At our first gathering at the School for Social Entrepreneurs in Ipswich we had lots of opportunities to practise our ‘elevator pitches’ for our social ventures. By design, the folks at SSE East had us describing our enterprises on four separate occasions. Bear in mind we’d already had to give 2 and 5-minute pitches to get on the course itself, so are we now experts?
Well, I don’t think we’re quite there yet; and that pitch does matter. In my one-day marketing communications workshops, I have a ‘first impressions’ section. Whether we like it or not, we never get a second chance to make a first impression. A bit clichéd maybe, but true.
The plaque below this statue of Aristotle Onassis says “Men have to construct their own destiny.” The same applies to your pitch – make it yours; people will listen if you believe what you’re saying.
In pairs, I invite learners to ‘sell their organisation’ to a would-be funder in an imaginary coffee queue. They then introduce their partner’s organisation to the whole group (without using notes) and we reflect on what sticks; what creates a lasting impression. They have 2 minutes each in the workshop scenario, but the first 30 seconds (or someone recently suggested 140 characters if it’s in print) is probably the actual time we have to grab someone’s attention.
So what’s makes a good pitch?
I believe that the ‘why’ and ‘how well’ elements (outcomes and impact) are relatively more important than the ‘what’ (outputs). Yet when I ask people to describe their organisations, they nearly always start by talking about products and services, rather than describing the difference they make to people’s lives.
[A tip – if you want to encourage your stakeholders to become your advocates, give them a few postcard profiles of your clients/ customers. Describe the issues those people had when they came to you, how you supported them, and where they are now]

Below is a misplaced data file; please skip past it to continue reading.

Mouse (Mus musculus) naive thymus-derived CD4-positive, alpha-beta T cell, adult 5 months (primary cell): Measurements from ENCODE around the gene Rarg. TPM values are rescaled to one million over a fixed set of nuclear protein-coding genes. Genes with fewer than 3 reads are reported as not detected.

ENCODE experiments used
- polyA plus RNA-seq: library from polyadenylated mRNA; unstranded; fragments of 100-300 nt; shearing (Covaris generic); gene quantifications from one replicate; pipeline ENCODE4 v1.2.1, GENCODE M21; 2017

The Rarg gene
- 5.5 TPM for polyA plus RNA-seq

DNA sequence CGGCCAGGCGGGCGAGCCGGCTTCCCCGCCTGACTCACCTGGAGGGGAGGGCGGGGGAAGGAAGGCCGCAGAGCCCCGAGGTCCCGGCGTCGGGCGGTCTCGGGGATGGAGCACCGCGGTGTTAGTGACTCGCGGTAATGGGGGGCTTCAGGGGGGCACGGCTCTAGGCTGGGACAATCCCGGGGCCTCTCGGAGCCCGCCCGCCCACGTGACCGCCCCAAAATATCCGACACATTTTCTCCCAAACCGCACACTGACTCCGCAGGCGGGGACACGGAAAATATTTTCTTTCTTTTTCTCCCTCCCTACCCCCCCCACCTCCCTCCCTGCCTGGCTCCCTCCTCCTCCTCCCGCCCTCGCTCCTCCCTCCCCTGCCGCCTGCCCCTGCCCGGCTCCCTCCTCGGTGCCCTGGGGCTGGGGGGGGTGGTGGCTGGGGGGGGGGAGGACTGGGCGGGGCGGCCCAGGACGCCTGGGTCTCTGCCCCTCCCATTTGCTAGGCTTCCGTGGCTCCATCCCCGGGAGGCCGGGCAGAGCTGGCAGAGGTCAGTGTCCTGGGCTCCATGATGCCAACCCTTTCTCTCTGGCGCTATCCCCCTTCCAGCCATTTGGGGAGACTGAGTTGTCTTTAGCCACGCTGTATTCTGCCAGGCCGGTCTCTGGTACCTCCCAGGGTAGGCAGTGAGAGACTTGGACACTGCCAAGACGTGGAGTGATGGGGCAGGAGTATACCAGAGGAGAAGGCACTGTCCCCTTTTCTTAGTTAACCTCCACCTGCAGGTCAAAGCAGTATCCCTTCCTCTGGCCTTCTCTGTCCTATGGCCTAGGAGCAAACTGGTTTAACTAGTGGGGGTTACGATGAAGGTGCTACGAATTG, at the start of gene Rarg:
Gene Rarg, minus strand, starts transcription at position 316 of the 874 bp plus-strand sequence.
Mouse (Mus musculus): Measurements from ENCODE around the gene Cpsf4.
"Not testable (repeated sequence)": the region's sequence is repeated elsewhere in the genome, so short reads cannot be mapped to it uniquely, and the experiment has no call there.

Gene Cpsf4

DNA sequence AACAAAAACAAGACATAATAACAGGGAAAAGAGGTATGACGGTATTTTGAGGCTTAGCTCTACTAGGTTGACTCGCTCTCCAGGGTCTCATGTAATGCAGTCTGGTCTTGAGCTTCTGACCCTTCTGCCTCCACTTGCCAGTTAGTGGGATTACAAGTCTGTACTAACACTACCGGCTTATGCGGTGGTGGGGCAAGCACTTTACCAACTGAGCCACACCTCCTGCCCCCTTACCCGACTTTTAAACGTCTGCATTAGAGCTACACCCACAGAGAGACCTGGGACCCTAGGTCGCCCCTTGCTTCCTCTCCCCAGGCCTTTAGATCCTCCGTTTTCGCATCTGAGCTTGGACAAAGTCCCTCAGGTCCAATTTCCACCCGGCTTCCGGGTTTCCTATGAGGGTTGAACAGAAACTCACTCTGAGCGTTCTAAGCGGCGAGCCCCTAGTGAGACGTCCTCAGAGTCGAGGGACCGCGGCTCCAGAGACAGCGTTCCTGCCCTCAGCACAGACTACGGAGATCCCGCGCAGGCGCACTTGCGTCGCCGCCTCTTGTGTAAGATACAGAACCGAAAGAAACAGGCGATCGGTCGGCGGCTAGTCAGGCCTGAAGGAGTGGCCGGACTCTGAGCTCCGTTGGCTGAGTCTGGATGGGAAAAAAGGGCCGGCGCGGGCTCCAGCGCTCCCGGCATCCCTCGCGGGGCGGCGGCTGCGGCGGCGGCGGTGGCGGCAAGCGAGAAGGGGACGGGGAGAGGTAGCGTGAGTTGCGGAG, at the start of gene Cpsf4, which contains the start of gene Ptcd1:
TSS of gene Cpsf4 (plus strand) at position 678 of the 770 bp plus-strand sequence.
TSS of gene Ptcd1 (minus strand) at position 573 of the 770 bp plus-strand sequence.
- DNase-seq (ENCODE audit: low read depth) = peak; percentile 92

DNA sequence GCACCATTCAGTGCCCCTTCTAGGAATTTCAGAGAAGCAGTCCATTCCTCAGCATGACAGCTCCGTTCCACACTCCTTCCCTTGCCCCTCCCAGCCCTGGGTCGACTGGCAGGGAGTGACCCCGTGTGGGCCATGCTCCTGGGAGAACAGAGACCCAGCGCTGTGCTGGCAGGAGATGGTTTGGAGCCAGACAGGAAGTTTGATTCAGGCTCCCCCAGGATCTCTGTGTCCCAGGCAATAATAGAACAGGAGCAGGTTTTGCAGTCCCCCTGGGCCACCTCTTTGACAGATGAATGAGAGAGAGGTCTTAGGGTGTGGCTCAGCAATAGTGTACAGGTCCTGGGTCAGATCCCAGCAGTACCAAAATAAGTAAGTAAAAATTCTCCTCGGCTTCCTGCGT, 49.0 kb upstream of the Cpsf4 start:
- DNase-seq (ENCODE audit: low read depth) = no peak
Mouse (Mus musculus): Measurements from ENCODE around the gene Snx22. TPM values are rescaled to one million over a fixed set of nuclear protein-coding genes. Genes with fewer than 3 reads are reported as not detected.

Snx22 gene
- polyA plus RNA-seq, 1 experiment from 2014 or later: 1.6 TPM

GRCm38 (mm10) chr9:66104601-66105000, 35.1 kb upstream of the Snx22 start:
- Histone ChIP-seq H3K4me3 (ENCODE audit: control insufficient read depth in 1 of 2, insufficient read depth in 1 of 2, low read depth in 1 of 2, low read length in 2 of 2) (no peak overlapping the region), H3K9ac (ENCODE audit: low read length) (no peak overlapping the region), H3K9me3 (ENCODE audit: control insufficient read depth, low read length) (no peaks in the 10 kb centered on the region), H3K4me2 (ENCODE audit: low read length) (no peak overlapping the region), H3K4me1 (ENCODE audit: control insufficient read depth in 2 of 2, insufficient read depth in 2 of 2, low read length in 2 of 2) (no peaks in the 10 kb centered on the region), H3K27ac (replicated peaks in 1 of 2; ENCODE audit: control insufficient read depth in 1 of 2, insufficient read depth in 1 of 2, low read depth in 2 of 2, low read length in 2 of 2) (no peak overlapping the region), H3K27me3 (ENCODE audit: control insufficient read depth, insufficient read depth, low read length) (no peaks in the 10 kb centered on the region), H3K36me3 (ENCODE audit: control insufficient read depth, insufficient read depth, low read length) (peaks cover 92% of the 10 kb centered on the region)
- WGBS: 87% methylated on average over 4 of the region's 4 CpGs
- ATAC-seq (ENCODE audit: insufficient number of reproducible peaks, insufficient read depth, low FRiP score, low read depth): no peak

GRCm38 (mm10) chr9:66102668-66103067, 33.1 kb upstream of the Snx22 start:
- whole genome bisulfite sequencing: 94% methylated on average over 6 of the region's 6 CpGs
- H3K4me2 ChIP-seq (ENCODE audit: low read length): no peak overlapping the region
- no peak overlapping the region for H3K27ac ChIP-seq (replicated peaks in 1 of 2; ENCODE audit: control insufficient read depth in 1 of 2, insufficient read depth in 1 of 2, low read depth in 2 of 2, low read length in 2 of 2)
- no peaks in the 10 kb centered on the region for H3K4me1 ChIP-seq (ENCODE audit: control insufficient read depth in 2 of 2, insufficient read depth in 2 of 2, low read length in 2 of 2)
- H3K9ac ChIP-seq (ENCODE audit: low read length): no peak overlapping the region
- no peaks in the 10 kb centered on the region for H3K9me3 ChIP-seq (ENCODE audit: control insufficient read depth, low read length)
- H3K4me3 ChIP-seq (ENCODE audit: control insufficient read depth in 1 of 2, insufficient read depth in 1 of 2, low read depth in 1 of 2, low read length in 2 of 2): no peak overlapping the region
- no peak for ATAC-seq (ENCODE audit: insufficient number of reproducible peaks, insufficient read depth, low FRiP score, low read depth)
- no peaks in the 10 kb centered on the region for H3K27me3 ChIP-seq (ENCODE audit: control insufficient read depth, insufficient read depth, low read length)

The best pitch I’ve ever heard was from Paul Watkinson, founder of social enterprise Working Herts which, sadly, no longer exists. When I asked Paul what Working Herts was about, he said:
“We recruit young people who’ve been abandoned by the school system. In 20 weeks we train them to provide a world class service, they save lives and, 6 months after leaving us 60% of them get jobs.” [Just 163 characters!]
He still hadn’t told me Working Herts’s business (and the name didn’t give anything away). But I was impressed by the ‘world class service’ and ‘saving lives’ bits, and their obvious employment successes. In fact, they were training young people how to insulate houses – preventing the death of older people through hyperthermia – which explains that life-saving outcome.
But as Paul explained, “we weren’t training house insulators, we were training young people for the world of work, instilling a sense of pride in doing a good job – providing a world class service”. I don’t know why Working Herts isn’t still… er… working – it deserved to thrive.
Clearly having a great pitch is not enough.